Fdd's overnight brief

May 19, 2020

In The News


When Iran began to reopen late last month, commuters packed subways and buses, young people lined up for takeout hamburgers and pizza, and traffic snarled highways.[…] Three weeks later, the country has been hit by a new surge of coronavirus cases, according to health officials in some of the eight provinces where the numbers have spiked again. – New York Times

On May 9, shipping traffic at Iran’s bustling Shahid Rajaee port terminal came to an abrupt and inexplicable halt. […]The attack, which snarled traffic around the port for days, was carried out by Israeli operatives, presumably in retaliation for an earlier attempt to penetrate computers that operate rural water distribution systems in Israel, according to intelligence and cybersecurity officials familiar with the matter. – Washington Post

Iran’s parliament on Monday approved legislation barring any cooperation with Israel, including the use of any Israeli computer hardware or software, and branding any such cooperation an act against God. – Times of Israel

Iran has begun withdrawing forces from Syria, Israel’s departing defence minister Naftali Bennett said on Monday. Mr Bennett also urged his successor, Benny Gantz, to maintain pressure on Iran, saying Iran’s pull-out could be reversed. – The National

Dexter Filkins writes: Many Iranians I spoke to believed that the regime would strike again, in an attempt to humiliate Trump before the election in November. Some told me that it might try to take American hostages—evoking memories of the Embassy seizure in 1979, which helped destroy Jimmy Carter’s Presidency. One academic with ties to the Iranian leadership said, “I think the fate of Trump lies in the hands of Tehran.” – New Yorker

Michael Rubin writes: Whereas once the Iranian Navy was the pride of state, today it has become a shadow of its former self. As Iranian regime rhetoric races ahead of the country’s military capability, however, incidents like the Konarak friendly-fire incident have become more likely. The only question for Tehran will be whether utilizing the navy for military bluster and great power pretensions is worth the cost in both Iranian lives and diplomatic embarrassment. – The National Interest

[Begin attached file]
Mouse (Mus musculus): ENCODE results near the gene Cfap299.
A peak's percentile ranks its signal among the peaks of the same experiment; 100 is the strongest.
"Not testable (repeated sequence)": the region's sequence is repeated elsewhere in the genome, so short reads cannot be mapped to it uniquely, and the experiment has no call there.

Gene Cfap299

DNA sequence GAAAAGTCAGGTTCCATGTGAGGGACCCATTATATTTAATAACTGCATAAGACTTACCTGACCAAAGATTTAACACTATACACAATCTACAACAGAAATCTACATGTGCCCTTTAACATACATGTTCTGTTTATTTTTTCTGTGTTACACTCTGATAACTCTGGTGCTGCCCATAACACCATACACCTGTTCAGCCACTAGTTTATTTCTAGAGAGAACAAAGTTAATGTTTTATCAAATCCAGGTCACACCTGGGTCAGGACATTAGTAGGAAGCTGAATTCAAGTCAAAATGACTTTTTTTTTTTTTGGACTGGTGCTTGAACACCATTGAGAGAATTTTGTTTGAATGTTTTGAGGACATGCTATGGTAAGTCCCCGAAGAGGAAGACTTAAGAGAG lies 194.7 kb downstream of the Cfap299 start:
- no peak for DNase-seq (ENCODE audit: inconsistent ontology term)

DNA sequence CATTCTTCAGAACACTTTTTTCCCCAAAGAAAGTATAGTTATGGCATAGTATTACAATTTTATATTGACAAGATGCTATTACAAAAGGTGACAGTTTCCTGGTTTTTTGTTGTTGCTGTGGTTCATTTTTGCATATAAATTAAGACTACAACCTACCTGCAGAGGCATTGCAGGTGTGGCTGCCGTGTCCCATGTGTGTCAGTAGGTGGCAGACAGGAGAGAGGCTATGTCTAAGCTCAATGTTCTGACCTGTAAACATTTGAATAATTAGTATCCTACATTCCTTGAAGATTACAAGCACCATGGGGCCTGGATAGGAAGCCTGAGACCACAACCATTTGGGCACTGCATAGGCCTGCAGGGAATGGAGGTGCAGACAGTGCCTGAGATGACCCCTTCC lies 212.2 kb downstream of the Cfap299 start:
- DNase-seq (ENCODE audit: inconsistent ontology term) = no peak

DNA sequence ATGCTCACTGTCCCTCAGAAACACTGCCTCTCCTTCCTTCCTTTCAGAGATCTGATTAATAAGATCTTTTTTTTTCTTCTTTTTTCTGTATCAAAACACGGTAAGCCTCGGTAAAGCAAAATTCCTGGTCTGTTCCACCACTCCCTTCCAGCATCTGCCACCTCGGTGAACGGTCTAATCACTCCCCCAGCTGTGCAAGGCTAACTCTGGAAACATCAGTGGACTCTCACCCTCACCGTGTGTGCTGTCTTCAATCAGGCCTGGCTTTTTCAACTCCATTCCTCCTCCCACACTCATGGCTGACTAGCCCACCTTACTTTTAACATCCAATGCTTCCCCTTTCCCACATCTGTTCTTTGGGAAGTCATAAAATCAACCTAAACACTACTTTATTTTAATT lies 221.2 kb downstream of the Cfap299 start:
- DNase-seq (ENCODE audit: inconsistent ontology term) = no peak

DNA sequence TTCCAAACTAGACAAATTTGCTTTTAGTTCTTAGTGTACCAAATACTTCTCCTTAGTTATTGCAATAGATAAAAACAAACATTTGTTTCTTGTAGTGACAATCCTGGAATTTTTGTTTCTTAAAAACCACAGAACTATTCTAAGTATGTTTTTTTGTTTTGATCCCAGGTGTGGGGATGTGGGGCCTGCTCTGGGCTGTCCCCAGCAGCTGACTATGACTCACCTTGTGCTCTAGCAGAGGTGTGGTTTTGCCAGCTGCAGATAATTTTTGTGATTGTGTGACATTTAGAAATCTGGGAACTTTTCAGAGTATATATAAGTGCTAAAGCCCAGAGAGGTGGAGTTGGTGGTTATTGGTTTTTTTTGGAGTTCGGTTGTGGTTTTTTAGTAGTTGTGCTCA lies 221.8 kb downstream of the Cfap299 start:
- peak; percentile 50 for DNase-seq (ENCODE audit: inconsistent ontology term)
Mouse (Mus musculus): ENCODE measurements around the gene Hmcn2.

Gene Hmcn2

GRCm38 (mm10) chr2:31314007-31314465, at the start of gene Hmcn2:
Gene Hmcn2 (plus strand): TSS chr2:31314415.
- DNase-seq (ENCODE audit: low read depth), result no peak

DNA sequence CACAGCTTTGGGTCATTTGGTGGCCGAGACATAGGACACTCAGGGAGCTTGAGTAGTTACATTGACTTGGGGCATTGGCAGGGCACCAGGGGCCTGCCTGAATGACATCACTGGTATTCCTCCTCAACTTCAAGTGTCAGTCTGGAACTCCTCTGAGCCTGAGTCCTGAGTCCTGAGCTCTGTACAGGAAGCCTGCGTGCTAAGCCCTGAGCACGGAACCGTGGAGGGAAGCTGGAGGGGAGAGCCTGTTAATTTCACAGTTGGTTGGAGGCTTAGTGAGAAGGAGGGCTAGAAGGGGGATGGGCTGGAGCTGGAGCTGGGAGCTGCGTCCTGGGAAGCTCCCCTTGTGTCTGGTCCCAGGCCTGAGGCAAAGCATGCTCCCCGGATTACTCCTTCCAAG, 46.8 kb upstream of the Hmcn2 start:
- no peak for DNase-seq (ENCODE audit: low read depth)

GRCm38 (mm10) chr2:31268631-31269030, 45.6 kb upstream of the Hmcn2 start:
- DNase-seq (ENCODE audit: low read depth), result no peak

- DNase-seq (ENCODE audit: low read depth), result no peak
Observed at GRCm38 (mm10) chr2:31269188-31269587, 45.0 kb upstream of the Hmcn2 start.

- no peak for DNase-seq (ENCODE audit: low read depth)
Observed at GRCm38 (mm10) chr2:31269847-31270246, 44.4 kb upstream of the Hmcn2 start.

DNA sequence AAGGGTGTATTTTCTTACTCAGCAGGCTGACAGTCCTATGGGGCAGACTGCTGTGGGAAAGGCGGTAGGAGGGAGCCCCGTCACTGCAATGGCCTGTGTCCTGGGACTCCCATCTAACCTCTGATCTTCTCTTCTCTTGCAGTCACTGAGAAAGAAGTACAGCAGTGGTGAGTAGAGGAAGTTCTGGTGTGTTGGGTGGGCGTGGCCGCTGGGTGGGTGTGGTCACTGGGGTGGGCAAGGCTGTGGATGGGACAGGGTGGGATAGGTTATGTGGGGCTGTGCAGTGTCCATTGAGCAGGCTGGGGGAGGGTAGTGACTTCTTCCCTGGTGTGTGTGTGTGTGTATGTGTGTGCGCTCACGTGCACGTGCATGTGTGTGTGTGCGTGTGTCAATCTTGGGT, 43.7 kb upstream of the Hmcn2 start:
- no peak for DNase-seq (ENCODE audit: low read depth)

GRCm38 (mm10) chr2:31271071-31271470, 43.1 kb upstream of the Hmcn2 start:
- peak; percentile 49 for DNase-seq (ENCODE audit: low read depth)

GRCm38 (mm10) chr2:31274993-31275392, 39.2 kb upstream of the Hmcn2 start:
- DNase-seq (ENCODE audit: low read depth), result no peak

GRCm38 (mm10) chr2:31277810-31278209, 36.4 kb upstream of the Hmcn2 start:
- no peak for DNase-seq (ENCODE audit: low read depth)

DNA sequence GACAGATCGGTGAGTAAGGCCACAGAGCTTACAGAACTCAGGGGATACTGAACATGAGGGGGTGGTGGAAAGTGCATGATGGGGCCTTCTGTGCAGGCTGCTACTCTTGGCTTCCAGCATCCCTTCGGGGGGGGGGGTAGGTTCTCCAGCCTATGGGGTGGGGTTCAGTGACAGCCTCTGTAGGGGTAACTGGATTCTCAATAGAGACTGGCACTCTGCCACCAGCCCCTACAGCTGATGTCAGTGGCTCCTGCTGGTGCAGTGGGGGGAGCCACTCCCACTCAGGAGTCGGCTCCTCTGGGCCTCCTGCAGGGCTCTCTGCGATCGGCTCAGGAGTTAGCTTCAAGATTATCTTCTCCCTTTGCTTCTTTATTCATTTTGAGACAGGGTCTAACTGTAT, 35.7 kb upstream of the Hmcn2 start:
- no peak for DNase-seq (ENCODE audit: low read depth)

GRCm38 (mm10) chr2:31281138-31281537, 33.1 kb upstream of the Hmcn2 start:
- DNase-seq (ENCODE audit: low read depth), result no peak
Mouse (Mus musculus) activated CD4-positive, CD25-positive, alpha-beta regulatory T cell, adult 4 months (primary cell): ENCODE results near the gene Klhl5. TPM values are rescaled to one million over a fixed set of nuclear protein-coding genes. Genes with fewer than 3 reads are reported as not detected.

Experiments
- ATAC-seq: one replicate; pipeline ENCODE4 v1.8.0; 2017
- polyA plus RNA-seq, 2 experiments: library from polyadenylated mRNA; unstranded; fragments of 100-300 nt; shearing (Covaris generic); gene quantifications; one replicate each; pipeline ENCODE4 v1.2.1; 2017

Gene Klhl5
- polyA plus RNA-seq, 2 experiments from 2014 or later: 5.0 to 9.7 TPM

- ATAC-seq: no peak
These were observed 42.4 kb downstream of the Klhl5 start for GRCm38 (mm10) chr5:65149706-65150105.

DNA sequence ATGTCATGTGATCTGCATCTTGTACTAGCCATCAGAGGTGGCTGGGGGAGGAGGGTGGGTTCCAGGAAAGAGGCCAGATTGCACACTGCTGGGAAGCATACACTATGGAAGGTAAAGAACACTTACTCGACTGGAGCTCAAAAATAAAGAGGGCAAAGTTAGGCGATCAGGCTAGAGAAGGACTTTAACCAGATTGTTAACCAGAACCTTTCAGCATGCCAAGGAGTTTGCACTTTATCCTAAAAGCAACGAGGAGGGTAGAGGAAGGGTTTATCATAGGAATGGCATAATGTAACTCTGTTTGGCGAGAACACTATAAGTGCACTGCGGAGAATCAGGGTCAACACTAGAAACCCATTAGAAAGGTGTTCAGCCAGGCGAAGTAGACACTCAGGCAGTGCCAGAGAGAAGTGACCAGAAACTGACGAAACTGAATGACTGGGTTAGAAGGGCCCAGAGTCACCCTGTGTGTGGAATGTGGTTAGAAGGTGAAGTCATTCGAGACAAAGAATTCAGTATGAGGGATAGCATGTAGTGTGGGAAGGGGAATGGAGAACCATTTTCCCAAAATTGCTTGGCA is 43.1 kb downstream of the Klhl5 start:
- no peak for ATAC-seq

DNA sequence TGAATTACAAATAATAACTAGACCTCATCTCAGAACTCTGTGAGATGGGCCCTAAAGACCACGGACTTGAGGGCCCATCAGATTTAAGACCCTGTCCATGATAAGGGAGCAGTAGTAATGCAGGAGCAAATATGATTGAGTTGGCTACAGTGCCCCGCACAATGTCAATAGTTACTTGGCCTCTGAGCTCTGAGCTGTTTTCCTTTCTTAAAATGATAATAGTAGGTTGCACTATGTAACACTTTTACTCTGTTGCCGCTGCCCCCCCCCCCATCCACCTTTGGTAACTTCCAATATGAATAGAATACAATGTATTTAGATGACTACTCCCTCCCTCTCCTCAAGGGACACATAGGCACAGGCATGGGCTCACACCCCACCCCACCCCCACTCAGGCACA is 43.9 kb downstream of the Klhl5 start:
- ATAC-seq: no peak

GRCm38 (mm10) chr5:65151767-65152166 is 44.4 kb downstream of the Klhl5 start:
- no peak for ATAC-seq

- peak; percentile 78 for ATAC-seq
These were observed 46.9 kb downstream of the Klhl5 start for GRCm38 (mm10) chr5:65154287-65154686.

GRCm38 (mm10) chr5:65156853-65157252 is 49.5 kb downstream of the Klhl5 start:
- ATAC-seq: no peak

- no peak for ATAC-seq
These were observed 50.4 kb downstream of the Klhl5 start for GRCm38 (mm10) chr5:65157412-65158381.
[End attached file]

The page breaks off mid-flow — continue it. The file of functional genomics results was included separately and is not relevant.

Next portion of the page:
The United Nations Syria mediator urged the United States and Russia on Monday to make the most of “some calm” in the war-torn country and talk with each other about a push for peace. – Reuters

A former Syrian secret police colonel testified in a German court Monday that he was not involved in the torture of opponents of the regime of President Bashar Assad, in the first war crimes trial outside Syria linked to the country’s years-long conflict. – Associated Press

Ehud Yaari writes: When striving to subdue civilian populations, the Syrian army tends to rely on ranged firepower rather than infantry assaults. If these indiscriminate tactics are applied in Deraa, the death toll could be very steep.[…] In addition, these dynamics would pave the way for Iran to bolster its local proxies (e.g., “Battalion 313”) and entice unemployed youths to enlist by offering them salaries—perhaps including some of the 7,000 former rebels who used to receive assistance from the Israel Defense Forces. This could in turn give the IRGC and Hezbollah an opportunity to increase their own presence in Deraa’s western countryside facing the Golan, a longstanding Israeli redline. – Washington Institute

Ammar Shams Aldin writes: The notion of separation of powers in the constitution is designed to hinder the aggregation of political and economic power. Syria’s economy will continue to suffer until political power is constrained and directed toward limited objectives. The hope is that a new constitution, if taken seriously and properly implemented, will help Syria transition from a state whose institutions, rules, and policies depend on the dictates of its leadership to one where the distribution of power is restructured so that the lower levels of government can take on a greater role. – Middle East Institute


Walter Russell Mead writes: As speculation intensifies over possible Israeli plans to annex portions of the West Bank, the Palestinian movement faces its greatest crisis since Israel became a state. […]Faced with a worse crisis today, Arafat’s successors should be equally bold and accept one of the peace plans put forward by Israeli prime ministers since 2001 as the basis for negotiations for a final peace. […]Unfortunately, a weak and divided Palestinian Authority is unlikely to take such a controversial step on its own. – Wall Street Journal